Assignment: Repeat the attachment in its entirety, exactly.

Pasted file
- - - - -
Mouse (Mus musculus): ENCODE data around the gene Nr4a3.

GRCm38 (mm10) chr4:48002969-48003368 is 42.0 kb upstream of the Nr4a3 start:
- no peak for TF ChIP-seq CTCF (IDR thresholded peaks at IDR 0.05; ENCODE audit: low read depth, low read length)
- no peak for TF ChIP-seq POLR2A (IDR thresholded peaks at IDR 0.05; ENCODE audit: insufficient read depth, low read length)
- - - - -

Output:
Mouse (Mus musculus): ENCODE data around the gene Nr4a3.

GRCm38 (mm10) chr4:48002969-48003368 is 42.0 kb upstream of the Nr4a3 start:
- no peak for TF ChIP-seq CTCF (IDR thresholded peaks at IDR 0.05; ENCODE audit: low read depth, low read length)
- no peak for TF ChIP-seq POLR2A (IDR thresholded peaks at IDR 0.05; ENCODE audit: insufficient read depth, low read length)